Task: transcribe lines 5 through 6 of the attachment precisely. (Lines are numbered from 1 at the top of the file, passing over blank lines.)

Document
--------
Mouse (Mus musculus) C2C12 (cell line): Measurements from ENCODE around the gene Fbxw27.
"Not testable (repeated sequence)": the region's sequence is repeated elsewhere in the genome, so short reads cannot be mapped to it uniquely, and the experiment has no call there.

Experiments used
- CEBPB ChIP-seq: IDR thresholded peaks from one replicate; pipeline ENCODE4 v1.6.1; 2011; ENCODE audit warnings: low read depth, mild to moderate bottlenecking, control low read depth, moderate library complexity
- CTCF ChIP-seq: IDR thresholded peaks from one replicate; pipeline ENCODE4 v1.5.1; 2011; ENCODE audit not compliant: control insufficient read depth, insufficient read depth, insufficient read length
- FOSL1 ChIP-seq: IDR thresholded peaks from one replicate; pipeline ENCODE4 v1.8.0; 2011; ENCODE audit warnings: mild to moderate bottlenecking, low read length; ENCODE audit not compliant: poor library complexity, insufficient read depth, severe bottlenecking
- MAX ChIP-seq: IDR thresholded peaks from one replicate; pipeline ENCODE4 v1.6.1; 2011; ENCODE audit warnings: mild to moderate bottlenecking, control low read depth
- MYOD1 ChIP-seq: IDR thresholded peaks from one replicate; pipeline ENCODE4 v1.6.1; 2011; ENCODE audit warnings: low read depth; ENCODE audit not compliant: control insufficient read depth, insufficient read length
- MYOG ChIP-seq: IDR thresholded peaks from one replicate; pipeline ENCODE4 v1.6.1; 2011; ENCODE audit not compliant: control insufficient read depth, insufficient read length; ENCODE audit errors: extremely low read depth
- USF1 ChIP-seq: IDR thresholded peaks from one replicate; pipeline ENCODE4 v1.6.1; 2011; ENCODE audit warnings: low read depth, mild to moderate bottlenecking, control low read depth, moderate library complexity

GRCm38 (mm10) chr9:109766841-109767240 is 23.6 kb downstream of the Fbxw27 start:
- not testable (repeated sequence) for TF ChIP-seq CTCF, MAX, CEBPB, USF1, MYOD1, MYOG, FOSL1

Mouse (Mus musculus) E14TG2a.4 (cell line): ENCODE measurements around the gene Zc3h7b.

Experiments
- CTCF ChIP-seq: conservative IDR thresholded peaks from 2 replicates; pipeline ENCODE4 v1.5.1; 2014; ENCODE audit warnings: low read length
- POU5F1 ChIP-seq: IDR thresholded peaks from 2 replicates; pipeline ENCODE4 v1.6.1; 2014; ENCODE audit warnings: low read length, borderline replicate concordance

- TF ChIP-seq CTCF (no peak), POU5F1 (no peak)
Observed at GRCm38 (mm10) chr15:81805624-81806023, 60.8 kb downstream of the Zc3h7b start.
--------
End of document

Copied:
- CTCF ChIP-seq: IDR thresholded peaks from one replicate; pipeline ENCODE4 v1.5.1; 2011; ENCODE audit not compliant: control insufficient read depth, insufficient read depth, insufficient read length
- FOSL1 ChIP-seq: IDR thresholded peaks from one replicate; pipeline ENCODE4 v1.8.0; 2011; ENCODE audit warnings: mild to moderate bottlenecking, low read length; ENCODE audit not compliant: poor library complexity, insufficient read depth, severe bottlenecking